Talking about diabetes

I have a super-human ability for spotting insulin pump tubing among headphone cords and blood glucose meter cases among wallets and I like talking to people about diabetes, so when I saw the infamous black case I knew I had to start a conversation.

spot the meter“You have diabetes.” I said as I pointed to the meter case (Yes, I realize this is not the best approach for privacy and personal disclosure, but he had left the case sitting out…).

“How did you know?”

“I have it too.”

He shared a little about his recent blood sugar results and the blurry vision he gets when his blood sugar is too high. We talked about the frustration he feels when he is wait for his numbers to come back down.

He told me he wished that he had known about his family history with diabetes sooner because he would have made different choices so he wouldn’t be facing the battle he is now.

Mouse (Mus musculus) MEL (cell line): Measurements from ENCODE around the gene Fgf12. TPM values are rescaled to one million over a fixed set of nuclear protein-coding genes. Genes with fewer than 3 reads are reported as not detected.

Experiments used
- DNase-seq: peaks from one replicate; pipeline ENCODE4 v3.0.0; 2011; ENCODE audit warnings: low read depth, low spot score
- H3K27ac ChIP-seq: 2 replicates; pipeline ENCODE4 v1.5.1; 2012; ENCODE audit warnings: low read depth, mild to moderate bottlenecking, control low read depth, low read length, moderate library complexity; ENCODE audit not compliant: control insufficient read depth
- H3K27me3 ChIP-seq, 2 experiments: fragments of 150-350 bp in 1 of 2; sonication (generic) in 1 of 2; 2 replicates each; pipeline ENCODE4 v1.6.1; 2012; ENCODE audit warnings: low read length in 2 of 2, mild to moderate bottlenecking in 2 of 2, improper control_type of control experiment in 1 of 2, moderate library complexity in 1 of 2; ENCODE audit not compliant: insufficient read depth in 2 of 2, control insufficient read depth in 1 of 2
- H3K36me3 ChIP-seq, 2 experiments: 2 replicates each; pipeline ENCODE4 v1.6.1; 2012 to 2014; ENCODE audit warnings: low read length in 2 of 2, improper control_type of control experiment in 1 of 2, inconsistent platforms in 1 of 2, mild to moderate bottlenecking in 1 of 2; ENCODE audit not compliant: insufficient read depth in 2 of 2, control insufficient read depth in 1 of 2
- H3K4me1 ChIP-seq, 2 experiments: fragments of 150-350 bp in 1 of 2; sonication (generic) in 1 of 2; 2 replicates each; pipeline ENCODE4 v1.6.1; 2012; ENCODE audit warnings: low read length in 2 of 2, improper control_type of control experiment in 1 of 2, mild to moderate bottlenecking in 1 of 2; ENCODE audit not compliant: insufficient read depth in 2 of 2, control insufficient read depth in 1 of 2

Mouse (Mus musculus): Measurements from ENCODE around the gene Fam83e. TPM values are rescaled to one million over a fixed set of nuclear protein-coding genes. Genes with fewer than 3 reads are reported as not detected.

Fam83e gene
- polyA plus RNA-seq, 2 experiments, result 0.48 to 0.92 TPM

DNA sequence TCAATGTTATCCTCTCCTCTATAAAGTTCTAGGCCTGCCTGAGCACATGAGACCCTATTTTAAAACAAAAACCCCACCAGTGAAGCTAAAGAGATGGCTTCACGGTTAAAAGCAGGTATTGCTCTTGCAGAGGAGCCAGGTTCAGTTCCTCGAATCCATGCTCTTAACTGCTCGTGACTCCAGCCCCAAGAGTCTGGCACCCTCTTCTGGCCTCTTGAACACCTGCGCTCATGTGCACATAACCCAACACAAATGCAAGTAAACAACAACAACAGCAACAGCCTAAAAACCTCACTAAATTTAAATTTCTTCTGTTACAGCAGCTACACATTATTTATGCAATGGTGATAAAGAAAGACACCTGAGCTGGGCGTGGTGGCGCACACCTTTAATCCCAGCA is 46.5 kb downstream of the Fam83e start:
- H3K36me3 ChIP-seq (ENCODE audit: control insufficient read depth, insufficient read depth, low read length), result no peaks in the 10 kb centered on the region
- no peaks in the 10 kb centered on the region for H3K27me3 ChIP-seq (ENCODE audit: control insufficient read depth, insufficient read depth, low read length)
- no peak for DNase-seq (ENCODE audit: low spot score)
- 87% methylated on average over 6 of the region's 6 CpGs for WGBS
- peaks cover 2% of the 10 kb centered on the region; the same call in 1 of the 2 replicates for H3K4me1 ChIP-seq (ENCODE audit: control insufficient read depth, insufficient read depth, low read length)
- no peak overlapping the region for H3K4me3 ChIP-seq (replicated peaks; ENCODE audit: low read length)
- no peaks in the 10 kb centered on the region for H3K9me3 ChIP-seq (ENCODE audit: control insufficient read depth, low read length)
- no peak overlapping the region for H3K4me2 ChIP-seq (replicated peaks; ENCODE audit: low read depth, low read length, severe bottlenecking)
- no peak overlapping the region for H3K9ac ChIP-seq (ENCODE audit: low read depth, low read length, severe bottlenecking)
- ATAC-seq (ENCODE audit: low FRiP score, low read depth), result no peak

It doesn’t really matter what type of diabetes a person has, a lot of the feelings and actions are the same. I don’t get blurry vision when my blood sugar is high, but my body definitely lets me know in other ways that it is unhappy. I also get really frustrated when I wait for a stubborn blood sugar to come back down. I do have the “benefit” of insulin to speed up the process, but I understand the feeling.

Towards the end of our brief conversation, my new friend with diabetes told me about his most recent A1c result and that his doctor had told him that as long as he stays in that range he doesn’t have to take insulin. He mentioned someone else he knows who has diabetes “really bad” and has to take shots. My friend shared that he is really trying to make the right decisions because he doesn’t want that to happen to him.